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2.  Yes, I pre-ordered the super-special Project Scorpio edition of Xbox One X.  Don’t judge me.  I think I’ve mentioned this before, but bear with me just in case I haven’t – ever since I went on my quest to break the 100K Achievement barrier late last year, I’ve more or less made the Xbox One my main console of choice, despite knowing that the PS4 is more powerful.  Yes, I’ve played the same games on both consoles; yes, I can see the difference.  Nevertheless, I like the Xbox One’s UI a lot more, and the Elite Controller is by far the best controller I’ve ever used, and since I knew I’d be getting this new Xbox anyway, I figured I’d be able to put up with some performance issues since they’d get patched down the road.  And I have, for the most part.  I don’t have a 4K TV, nor do I feel like I need one, but at least now I’ll be able to justify getting one in a year or two.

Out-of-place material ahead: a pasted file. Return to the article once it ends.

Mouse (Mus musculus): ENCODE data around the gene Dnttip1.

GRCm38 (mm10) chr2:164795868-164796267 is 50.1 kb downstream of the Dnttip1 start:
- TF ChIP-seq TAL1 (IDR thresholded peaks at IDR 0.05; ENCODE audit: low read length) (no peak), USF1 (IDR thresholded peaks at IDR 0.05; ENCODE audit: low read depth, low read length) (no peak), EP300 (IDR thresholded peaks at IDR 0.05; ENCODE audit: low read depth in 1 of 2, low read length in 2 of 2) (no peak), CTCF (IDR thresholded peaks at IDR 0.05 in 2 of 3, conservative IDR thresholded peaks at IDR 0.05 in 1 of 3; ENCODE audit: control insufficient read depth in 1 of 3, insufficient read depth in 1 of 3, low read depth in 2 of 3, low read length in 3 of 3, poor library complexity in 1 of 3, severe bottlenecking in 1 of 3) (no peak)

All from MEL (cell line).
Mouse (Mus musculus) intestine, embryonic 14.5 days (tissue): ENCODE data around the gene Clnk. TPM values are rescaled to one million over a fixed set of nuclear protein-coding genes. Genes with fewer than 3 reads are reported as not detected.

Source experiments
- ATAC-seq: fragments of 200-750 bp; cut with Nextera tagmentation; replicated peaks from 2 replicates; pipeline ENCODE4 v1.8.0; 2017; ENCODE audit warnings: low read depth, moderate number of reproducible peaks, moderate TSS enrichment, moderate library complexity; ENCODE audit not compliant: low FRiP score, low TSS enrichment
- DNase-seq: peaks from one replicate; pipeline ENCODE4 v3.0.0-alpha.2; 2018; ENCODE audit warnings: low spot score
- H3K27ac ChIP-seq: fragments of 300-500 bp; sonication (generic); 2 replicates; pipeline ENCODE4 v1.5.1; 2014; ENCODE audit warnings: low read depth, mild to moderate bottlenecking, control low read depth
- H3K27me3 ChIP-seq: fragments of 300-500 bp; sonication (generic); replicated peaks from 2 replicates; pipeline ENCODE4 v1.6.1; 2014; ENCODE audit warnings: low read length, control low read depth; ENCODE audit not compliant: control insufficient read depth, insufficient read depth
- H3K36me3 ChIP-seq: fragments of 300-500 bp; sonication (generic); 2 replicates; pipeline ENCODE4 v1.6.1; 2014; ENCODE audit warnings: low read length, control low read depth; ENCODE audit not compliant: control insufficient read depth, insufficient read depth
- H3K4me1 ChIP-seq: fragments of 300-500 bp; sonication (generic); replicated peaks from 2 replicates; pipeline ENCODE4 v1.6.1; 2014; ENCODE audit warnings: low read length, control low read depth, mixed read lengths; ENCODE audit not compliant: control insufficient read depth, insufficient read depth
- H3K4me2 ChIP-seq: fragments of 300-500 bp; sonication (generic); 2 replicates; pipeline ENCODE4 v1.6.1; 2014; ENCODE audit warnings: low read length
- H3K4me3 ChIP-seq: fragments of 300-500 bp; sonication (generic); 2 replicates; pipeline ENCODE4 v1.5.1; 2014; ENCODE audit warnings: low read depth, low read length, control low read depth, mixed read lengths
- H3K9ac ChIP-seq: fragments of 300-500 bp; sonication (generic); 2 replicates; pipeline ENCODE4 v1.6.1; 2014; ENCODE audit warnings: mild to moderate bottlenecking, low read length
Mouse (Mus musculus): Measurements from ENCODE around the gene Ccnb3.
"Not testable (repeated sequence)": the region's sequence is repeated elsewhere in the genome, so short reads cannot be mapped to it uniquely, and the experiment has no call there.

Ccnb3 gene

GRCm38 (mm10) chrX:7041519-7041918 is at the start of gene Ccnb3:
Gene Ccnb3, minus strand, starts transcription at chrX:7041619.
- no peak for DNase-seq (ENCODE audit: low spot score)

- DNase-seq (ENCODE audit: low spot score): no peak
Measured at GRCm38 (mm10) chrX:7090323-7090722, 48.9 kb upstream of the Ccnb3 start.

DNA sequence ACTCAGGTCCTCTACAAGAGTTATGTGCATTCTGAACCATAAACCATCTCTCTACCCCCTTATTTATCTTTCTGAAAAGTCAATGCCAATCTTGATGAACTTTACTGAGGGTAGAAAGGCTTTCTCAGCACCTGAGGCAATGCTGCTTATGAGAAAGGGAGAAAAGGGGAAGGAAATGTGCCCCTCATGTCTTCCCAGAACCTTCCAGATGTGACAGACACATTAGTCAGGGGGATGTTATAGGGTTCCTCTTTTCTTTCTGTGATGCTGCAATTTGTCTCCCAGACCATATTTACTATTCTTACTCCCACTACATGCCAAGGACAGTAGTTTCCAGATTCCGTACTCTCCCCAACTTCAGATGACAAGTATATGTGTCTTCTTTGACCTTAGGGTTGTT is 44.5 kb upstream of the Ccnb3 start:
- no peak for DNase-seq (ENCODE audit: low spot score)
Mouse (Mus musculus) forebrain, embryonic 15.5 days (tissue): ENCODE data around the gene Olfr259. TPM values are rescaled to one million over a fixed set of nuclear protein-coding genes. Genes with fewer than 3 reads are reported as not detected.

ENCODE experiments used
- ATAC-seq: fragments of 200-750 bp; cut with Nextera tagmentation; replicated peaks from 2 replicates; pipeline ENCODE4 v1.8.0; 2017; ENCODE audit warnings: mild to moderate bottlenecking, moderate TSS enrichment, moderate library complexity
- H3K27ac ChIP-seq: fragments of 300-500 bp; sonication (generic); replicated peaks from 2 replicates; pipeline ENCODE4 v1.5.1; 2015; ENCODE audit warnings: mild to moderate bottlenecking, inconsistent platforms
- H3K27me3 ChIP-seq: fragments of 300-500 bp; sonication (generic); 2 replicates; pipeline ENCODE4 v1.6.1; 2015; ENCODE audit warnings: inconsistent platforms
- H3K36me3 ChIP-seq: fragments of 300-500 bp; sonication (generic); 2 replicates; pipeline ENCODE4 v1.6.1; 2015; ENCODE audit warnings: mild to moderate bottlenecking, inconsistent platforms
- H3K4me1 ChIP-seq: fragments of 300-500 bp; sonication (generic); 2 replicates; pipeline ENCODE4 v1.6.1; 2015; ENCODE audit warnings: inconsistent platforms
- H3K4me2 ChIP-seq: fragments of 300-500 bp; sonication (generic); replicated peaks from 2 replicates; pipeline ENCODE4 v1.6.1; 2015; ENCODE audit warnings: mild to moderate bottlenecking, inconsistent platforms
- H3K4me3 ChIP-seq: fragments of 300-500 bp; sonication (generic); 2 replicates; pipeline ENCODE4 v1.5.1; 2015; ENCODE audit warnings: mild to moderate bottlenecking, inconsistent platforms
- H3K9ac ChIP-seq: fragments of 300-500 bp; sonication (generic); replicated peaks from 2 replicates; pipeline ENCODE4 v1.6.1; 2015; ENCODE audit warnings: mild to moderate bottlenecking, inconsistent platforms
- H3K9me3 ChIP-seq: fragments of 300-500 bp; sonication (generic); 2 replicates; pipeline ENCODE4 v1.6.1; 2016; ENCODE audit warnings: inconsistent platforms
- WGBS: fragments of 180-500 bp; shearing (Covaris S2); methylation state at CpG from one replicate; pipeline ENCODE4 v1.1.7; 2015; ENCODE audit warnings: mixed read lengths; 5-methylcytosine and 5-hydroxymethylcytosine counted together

3.  I’ve rented and have played a few hours of Agents of Mayhem, the new Saints Row-adjacent 3rd person shooter from Volition, and I think I love the hell out of it?  It’s this weird hybrid that lies somewhere between a single-player Overwatch (in its multiple hero system), Crackdown (in its visual style, as well as its super-powerful characters who defy the laws of physics), and Saints Row (obviously).  But there’s also something…. I can’t find the right word for it, but I want to say that it feels sincere.  That’s a weird thing to feel for an over-the-top open world game where everything blows up all the time, but it’s also true – I get the sense from playing it that the developers were really excited to work on something new, even if Saints Row’s DNA is heavily embedded in it; instead of having to try and out-do the off-the-wall insanity of Saints Row 3 and 4, they just went in a completely different direction.  I don’t know if I’m going to finish it – my backlog is INSANE at the moment and there’s some new stuff arriving shortly that I’m eager to try out, but for the time being it’s a very pleasant diversion.